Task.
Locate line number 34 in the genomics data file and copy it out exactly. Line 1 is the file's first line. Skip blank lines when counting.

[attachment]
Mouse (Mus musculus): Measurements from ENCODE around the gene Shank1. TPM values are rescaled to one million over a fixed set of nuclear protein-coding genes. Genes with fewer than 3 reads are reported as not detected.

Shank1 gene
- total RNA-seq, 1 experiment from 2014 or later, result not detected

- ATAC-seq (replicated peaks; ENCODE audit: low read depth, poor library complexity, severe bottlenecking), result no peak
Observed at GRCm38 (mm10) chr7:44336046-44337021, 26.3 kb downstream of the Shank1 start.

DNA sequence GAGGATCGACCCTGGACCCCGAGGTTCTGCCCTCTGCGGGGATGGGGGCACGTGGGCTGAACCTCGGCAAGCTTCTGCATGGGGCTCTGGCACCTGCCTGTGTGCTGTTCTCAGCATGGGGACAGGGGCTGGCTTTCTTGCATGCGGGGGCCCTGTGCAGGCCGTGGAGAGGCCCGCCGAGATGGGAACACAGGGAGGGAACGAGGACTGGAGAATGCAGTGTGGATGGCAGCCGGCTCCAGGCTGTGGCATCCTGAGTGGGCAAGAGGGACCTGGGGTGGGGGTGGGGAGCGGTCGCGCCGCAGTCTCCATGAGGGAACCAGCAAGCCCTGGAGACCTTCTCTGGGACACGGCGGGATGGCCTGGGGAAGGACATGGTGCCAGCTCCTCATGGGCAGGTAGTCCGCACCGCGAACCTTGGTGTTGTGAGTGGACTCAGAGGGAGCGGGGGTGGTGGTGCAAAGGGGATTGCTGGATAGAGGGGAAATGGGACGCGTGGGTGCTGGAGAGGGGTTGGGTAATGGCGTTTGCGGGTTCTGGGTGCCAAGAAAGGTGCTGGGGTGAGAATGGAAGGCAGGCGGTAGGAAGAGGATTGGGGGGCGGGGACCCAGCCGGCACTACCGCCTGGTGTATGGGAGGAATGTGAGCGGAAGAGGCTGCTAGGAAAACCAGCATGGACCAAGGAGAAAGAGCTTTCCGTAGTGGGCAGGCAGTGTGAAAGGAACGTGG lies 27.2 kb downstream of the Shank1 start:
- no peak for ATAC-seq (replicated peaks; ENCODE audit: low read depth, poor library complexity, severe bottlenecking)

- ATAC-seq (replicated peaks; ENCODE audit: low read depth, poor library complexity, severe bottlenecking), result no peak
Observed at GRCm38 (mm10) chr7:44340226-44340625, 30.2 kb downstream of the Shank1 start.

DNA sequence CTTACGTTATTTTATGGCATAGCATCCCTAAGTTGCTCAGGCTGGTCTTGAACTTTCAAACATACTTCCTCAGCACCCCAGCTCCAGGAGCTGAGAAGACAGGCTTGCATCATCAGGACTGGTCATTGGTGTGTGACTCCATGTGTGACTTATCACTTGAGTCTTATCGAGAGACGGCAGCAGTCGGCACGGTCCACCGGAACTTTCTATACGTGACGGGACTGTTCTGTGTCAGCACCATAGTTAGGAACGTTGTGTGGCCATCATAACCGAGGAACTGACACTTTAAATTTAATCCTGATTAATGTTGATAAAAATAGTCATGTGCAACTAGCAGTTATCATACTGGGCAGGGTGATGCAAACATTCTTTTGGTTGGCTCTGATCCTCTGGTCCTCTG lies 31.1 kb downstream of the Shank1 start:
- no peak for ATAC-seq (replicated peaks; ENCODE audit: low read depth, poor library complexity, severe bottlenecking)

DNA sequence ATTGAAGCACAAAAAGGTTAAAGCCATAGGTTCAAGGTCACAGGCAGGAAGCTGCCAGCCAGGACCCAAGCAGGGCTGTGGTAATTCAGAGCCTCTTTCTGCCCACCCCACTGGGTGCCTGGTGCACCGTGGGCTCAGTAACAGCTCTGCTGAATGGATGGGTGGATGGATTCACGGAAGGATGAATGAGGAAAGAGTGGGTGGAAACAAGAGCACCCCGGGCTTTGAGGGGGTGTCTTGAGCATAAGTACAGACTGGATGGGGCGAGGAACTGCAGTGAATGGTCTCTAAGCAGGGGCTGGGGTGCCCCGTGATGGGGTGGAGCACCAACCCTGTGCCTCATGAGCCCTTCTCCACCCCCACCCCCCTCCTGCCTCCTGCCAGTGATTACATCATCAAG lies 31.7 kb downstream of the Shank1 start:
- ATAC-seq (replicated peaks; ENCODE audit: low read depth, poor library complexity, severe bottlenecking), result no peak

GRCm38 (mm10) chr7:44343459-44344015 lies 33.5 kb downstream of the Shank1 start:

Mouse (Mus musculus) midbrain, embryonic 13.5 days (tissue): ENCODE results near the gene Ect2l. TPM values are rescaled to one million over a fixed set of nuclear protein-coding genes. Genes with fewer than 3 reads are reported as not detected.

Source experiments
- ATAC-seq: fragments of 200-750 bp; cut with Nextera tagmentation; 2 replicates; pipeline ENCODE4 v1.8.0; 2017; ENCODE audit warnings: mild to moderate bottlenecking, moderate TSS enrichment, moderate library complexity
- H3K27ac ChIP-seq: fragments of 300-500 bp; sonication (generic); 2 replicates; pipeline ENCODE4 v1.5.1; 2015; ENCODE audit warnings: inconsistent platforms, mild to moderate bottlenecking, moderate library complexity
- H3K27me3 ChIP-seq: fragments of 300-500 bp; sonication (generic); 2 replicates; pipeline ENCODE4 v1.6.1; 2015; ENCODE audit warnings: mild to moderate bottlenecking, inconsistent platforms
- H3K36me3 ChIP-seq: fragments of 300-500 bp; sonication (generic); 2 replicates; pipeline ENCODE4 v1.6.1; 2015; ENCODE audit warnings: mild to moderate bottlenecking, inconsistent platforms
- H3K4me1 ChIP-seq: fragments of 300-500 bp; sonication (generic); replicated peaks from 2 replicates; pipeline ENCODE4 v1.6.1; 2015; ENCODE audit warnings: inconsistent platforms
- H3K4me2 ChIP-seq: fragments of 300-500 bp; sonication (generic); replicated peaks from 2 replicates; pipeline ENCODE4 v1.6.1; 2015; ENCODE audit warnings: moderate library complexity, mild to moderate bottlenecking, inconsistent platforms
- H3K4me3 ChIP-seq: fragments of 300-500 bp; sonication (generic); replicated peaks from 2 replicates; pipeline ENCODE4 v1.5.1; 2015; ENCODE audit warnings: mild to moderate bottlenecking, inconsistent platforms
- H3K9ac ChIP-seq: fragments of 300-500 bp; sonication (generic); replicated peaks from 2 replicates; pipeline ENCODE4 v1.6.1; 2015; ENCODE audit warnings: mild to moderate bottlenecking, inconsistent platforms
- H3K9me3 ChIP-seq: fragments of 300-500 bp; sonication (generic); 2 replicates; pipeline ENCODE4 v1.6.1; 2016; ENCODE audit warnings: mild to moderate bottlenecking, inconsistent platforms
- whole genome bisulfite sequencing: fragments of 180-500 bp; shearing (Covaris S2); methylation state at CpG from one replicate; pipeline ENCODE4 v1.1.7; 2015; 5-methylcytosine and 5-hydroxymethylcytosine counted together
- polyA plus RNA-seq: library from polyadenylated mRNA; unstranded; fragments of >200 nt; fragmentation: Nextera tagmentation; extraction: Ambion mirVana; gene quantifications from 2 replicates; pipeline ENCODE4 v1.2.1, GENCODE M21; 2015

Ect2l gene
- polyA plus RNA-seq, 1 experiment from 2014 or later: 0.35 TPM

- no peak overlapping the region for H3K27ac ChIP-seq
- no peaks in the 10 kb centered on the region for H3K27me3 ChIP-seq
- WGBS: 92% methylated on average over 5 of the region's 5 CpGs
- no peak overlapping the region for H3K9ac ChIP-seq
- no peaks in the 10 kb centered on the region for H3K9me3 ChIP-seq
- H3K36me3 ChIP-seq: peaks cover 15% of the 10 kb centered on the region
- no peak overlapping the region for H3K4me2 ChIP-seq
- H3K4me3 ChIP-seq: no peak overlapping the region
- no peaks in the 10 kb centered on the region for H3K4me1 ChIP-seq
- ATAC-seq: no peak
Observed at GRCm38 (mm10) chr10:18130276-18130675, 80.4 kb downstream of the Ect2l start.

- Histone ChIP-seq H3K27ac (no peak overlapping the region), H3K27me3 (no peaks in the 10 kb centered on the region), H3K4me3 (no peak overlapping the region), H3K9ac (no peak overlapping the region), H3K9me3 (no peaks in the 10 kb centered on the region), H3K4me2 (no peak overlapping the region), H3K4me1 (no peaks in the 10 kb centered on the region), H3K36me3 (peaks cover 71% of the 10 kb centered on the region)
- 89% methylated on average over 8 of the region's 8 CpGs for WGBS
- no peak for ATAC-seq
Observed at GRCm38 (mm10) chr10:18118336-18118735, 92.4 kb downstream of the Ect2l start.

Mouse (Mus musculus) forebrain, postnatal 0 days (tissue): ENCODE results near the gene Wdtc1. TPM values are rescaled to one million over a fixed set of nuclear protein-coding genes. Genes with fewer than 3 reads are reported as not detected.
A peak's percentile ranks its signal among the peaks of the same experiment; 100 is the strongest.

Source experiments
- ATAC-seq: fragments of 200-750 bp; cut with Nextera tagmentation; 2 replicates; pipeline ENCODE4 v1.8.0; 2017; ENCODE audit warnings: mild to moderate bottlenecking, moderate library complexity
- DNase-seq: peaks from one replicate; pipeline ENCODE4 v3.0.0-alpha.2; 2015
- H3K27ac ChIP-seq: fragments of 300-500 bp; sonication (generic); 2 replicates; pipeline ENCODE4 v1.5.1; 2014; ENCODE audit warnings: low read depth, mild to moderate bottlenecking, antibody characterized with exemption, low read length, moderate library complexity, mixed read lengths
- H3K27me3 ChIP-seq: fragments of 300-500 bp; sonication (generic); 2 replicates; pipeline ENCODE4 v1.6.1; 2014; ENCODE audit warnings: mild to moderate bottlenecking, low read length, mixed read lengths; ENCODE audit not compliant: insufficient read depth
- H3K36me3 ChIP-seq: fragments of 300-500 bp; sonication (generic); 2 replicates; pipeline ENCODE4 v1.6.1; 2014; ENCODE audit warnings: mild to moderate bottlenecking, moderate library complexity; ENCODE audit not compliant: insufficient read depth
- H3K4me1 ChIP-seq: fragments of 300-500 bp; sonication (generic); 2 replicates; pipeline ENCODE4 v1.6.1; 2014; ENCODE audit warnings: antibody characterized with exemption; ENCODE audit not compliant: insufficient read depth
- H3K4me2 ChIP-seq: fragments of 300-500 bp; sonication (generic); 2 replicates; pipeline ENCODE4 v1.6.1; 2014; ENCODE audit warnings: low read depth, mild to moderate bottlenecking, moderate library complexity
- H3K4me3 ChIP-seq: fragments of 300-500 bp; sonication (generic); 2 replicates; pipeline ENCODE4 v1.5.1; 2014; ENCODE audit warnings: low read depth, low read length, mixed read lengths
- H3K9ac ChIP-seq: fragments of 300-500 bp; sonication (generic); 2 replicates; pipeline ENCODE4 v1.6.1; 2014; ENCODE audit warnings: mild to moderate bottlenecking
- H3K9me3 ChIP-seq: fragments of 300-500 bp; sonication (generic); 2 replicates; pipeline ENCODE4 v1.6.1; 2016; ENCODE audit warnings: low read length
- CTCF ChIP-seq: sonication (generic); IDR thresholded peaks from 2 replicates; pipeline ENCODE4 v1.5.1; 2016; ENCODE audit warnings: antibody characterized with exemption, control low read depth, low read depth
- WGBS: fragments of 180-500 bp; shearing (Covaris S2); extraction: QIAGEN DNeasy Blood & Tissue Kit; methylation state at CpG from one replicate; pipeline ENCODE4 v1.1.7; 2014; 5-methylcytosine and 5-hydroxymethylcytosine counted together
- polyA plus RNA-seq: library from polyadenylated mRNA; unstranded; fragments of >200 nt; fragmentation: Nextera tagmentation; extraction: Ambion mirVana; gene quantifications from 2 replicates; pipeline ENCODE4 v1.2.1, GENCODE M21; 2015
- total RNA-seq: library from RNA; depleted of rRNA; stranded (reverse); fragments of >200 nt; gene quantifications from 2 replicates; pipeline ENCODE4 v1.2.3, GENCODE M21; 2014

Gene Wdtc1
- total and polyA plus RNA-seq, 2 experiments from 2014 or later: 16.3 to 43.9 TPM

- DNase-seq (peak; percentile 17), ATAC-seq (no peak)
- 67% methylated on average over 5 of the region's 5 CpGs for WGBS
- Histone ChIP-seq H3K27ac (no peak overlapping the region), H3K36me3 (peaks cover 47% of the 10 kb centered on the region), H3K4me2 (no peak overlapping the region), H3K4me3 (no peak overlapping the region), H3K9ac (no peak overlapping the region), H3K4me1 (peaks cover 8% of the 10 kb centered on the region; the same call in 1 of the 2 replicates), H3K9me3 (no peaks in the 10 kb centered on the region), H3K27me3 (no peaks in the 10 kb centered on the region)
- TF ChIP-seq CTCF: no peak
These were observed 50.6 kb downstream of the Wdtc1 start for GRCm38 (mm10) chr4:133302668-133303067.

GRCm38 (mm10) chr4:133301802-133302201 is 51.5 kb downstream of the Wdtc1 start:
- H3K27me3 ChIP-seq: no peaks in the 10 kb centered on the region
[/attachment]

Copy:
- no peaks in the 10 kb centered on the region for H3K9me3 ChIP-seq